US3912764Sep 29, 1972Oct 14, 1975Cooper Edwin IncPreparation of alkenyl succinic anhydrides
US4110349Jun 11, 1976Aug 29, 1978The Lubrizol CorporationTwo-step method for the alkenylation of maleic anhydride and related compounds
US4234435Feb 23, 1979Nov 18, 1980The Lubrizol CorporationNovel carboxylic acid acylating agents, derivatives thereof, concentrate and lubricant compositions containing the same, and processes for their preparation
US4883886 *Jan 14, 1988Nov 28, 1989Amoco CorporationProcess for manufacturing polyalkenyl succinic anhydrides
US5110997Apr 19, 1991May 5, 1992Exxon Chemical Patents Inc.Process for preventing fouling in the production of ethylene dichloride
US5194620Apr 20, 1992Mar 16, 1993Betz Laboratories, Inc.Compositions of phosphorus derivatives of polyalkenylsuccinimides
US5240469Apr 27, 1992Aug 31, 1993Nalco Chemical CompanyAntifoulant composition comprising an acrylate ester containing C4 -C22 alcohol esters and amino alcohol esters and phenylene diamine
US5433757 *Aug 29, 1994Jul 18, 1995Exxon Chemical Patents Inc.Ethylene alpha-olefin polymer substituted mono- and dicarboxylic acid dispersant additives
US5435926 *Jun 21, 1994Jul 25, 1995Exxon Chemical Patents Inc.Ethylene alpha-olefin polymer substituted mono- and dicarboxylic acid dispersant additives
US20030163947 *Jan 9, 2001Sep 4, 2003Guido RivoltaFuel comprising an emulsion between water and a liquid hydrocarbon
Non-Patent Citations
Reference
1"Antifoulant for ethylene dichloride processing"; Research Disclosure, 356; 793; No. 35628; Coden: RSDSBB; ISSN: 0374-4353; 1993, Abstract Only.
Referenced by
Citing PatentFiling datePublication dateApplicantTitle
US9334460 *Mar 14, 2013May 10, 2016Exxonmobil Research And Engineering CompanyRing opening cross metathesis of vinyl terminated polymers and their functionalized derivatives for fouling mitigation in hydrocarbon refining processes
US20140259885 *Mar 14, 2013Sep 18, 2014Exxonmobil Research And Engineering CompanyRing opening cross metathesis of vinyl terminated polymers and their functionalized derivatives for fouling mitigation in hydrocarbon refining processes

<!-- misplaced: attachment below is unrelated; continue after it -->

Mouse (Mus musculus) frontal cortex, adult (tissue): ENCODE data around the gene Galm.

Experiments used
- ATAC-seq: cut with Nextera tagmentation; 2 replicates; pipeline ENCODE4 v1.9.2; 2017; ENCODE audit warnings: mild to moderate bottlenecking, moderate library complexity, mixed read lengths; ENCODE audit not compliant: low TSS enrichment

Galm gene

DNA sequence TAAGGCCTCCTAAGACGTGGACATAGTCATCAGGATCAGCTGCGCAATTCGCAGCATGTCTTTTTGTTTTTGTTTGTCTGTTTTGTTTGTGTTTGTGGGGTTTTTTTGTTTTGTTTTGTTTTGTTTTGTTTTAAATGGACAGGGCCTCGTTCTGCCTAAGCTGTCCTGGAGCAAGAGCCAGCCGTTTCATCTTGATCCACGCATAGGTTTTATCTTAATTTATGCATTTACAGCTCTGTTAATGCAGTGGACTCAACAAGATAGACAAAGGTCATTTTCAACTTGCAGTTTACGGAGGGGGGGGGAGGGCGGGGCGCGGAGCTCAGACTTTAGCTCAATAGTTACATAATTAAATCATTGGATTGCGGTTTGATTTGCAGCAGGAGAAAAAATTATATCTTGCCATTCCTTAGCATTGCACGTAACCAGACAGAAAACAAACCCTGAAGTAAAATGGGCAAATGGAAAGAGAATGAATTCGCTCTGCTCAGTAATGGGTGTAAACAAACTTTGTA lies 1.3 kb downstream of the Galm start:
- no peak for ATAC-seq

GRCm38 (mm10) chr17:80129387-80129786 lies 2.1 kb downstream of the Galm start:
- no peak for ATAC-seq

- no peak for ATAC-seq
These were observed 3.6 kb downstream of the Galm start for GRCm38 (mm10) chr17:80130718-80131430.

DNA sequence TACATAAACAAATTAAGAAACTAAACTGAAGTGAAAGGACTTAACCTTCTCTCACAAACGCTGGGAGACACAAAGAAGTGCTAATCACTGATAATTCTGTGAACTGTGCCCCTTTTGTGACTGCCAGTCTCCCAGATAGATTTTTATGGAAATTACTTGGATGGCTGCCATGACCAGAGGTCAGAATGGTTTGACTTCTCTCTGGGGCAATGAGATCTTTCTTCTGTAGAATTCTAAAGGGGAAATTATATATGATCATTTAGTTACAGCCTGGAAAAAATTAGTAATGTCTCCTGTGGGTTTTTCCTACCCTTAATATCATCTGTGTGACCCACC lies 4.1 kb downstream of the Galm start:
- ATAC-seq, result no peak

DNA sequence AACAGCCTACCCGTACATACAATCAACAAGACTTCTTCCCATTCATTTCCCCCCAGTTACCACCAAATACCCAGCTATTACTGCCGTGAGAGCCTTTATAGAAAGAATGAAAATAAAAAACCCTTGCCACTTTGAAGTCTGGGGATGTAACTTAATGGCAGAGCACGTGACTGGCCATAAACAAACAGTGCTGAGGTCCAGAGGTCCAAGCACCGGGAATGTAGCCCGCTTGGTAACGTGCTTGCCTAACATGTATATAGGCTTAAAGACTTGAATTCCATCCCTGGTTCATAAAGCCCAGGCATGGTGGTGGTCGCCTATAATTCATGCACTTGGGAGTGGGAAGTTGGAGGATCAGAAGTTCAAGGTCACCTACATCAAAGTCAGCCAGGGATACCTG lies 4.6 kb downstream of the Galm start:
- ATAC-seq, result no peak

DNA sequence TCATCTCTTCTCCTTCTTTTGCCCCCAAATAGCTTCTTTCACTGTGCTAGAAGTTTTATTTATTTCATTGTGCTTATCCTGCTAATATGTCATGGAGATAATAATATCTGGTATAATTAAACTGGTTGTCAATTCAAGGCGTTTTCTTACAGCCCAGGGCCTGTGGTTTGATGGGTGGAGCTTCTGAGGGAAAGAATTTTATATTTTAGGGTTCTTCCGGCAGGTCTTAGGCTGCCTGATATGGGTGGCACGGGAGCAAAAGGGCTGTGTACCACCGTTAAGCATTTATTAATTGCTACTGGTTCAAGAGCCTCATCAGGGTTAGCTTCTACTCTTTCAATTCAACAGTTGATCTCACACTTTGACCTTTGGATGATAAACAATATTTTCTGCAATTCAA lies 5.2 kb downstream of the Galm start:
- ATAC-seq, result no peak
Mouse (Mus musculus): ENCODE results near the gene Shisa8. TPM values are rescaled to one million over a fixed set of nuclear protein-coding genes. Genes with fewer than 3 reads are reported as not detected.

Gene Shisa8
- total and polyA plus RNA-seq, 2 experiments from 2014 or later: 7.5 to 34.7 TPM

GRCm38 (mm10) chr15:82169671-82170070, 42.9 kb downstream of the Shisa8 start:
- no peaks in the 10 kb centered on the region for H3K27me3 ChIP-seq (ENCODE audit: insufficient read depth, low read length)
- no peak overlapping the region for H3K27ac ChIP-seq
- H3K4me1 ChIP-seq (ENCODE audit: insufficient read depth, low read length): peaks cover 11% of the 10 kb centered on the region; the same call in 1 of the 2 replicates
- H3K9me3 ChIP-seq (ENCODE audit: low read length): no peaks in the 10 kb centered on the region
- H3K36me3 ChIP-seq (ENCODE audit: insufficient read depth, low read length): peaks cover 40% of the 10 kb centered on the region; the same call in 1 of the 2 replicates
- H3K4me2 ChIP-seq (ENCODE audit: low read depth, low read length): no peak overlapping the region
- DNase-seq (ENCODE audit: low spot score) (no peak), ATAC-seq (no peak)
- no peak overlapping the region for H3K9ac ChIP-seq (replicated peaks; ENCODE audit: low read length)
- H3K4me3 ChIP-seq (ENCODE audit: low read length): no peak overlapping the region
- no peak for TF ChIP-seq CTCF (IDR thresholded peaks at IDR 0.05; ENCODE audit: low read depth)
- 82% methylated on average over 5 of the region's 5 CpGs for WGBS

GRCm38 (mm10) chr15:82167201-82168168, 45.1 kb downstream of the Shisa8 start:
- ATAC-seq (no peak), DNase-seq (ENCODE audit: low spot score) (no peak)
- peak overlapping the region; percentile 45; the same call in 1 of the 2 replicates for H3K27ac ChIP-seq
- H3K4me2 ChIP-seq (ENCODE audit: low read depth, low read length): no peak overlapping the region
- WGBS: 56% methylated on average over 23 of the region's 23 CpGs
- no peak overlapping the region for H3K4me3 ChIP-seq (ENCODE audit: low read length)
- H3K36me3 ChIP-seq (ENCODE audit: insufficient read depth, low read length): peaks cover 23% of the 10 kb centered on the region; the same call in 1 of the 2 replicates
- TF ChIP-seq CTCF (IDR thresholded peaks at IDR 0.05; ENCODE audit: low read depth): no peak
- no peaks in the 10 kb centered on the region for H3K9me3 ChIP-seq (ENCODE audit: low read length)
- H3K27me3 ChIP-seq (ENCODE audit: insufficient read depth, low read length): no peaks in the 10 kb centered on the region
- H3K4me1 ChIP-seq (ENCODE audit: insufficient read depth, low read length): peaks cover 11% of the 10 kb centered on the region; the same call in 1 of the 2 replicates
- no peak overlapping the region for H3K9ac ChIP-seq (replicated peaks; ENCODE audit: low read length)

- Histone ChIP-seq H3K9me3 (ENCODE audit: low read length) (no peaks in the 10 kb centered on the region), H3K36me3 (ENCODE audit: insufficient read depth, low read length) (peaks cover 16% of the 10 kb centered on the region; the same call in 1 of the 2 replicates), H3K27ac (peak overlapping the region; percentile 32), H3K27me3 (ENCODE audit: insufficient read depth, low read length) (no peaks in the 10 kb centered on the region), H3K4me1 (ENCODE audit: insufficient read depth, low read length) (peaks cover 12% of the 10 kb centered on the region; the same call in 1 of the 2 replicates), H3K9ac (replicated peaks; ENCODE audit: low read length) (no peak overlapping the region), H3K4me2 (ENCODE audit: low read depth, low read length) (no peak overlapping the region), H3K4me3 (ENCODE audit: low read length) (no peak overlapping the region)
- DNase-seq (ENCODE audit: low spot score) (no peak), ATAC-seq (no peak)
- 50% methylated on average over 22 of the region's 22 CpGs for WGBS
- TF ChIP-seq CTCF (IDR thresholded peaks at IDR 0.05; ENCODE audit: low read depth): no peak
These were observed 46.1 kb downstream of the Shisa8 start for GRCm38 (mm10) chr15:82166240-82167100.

Classifications
U.S. Classification203/7, 424/78.09, 208/48.0AA, 208/48.00R
International ClassificationA61K31/74
Cooperative ClassificationC08L51/06, C08F255/02, C07C17/386, C08F255/00, C08F255/10
European ClassificationC08L51/06, C07C17/386, C08F255/00, C08F255/10, C08F255/02
Legal Events
DateCodeEventDescription
Mar 26, 2007ASAssignment
Owner name: NALCO COMPANY, ILLINOIS
Free format text: ASSIGNMENT OF ASSIGNORS INTEREST;ASSIGNOR:SYRINEK, ALLEN R.;REEL/FRAME:019065/0309
Effective date: 20070321
Owner name: NALCO COMPANY,ILLINOIS
Free format text: ASSIGNMENT OF ASSIGNORS INTEREST;ASSIGNOR:SYRINEK, ALLEN R.;REEL/FRAME:019065/0309
Effective date: 20070321
May 18, 2009ASAssignment
Owner name: BANK OF AMERICA, N.A., AS COLLATERAL AGENT, NEW YO
Free format text: SECURITY AGREEMENT;ASSIGNORS:NALCO COMPANY;CALGON LLC;NALCO ONE SOURCE LLC;AND OTHERS;REEL/FRAME:022703/0001
Effective date: 20090513
Owner name: BANK OF AMERICA, N.A., AS COLLATERAL AGENT,NEW YOR
Free format text: SECURITY AGREEMENT;ASSIGNORS:NALCO COMPANY;CALGON LLC;NALCO ONE SOURCE LLC;AND OTHERS;REEL/FRAME:022703/0001
Effective date: 20090513
Aug 28, 2013FPAYFee payment
Year of fee payment: 4
May 26, 2015ASAssignment
Owner name: NALCO COMPANY, ILLINOIS
Free format text: RELEASE BY SECURED PARTY;ASSIGNOR:BANK OF AMERICA, N.A.;REEL/FRAME:035771/0668
Effective date: 20111201